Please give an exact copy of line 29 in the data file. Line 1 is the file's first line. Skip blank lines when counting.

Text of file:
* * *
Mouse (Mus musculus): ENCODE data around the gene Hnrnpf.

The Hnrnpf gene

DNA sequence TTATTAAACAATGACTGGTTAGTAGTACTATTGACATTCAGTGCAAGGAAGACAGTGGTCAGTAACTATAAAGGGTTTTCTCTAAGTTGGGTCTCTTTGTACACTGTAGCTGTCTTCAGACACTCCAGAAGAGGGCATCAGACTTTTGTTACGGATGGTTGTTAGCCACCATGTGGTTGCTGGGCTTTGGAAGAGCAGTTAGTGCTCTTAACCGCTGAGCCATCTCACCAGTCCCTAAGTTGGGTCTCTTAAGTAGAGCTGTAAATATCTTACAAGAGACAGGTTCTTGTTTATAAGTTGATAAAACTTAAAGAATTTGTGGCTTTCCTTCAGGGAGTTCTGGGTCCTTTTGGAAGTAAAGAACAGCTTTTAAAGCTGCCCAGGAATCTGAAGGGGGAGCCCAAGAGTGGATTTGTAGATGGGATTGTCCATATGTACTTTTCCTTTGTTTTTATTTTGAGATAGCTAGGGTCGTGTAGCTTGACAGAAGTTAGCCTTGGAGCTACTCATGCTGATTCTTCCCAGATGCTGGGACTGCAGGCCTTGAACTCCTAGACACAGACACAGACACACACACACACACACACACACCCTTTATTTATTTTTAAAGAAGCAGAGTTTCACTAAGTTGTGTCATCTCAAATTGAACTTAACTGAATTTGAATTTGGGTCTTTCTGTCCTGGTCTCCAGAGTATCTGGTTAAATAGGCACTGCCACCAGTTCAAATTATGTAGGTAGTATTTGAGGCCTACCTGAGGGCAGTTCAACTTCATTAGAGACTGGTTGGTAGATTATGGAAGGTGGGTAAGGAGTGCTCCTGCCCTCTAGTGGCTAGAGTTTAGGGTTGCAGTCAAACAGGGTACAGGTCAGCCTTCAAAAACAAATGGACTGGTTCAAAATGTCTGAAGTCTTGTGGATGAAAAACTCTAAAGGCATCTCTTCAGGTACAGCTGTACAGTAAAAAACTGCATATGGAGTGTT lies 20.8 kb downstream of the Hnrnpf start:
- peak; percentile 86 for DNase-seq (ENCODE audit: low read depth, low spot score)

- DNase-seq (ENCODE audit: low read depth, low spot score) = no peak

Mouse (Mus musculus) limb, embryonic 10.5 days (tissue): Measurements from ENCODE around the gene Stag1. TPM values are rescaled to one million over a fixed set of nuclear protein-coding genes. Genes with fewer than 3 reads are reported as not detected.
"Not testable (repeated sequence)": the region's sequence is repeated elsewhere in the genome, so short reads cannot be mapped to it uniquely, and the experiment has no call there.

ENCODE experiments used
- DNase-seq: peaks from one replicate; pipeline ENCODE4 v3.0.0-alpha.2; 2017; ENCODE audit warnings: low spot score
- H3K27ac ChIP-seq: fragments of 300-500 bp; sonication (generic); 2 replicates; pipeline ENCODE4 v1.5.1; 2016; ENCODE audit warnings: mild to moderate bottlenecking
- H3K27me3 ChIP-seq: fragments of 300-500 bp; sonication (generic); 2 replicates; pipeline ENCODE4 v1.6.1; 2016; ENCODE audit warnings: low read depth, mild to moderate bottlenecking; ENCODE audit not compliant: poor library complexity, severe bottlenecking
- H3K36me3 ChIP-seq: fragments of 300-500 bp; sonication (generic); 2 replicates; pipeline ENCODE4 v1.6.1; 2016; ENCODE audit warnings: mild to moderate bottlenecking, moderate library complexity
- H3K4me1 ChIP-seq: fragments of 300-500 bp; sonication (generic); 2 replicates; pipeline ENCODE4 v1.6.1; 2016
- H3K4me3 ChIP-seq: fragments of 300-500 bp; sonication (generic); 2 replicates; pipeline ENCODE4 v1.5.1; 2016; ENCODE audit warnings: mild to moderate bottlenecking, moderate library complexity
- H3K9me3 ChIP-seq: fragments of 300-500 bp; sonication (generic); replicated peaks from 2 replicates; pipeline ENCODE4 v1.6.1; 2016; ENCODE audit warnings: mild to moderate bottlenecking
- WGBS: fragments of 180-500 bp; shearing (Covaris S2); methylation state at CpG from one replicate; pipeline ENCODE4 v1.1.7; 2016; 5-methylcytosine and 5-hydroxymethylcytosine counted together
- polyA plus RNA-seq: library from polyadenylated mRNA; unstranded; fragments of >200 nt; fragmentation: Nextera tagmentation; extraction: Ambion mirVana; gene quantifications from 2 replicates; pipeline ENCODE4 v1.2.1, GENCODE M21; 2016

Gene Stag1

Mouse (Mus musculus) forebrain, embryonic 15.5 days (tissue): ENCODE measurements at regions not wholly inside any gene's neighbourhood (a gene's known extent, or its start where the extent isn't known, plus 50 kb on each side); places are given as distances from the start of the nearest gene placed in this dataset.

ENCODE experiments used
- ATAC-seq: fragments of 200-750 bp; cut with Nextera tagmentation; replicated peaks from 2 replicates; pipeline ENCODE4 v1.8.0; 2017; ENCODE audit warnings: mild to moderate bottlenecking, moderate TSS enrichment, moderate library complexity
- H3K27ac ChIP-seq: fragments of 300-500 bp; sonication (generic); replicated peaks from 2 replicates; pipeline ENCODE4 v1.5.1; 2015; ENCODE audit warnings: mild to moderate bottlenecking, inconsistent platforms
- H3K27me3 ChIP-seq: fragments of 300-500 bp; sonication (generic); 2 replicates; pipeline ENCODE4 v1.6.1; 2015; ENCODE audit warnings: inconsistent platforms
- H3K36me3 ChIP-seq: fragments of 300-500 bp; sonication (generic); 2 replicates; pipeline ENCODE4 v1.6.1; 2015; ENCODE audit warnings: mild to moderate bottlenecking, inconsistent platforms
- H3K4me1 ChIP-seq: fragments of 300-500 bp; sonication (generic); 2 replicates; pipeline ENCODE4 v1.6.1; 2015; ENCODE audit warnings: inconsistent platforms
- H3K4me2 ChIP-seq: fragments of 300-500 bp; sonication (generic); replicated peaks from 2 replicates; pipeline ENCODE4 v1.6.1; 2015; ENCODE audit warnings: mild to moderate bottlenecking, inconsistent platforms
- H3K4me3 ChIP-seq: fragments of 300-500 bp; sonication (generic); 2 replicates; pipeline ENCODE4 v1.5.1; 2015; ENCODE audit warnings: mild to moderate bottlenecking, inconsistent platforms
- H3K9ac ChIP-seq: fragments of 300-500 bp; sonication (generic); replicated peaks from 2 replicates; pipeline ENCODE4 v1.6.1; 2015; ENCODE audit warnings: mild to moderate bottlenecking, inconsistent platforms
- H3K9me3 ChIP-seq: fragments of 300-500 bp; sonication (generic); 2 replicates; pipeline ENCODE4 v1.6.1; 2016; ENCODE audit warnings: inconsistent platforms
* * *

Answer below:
- H3K9me3 ChIP-seq: fragments of 300-500 bp; sonication (generic); 2 replicates; pipeline ENCODE4 v1.6.1; 2016; ENCODE audit warnings: inconsistent platforms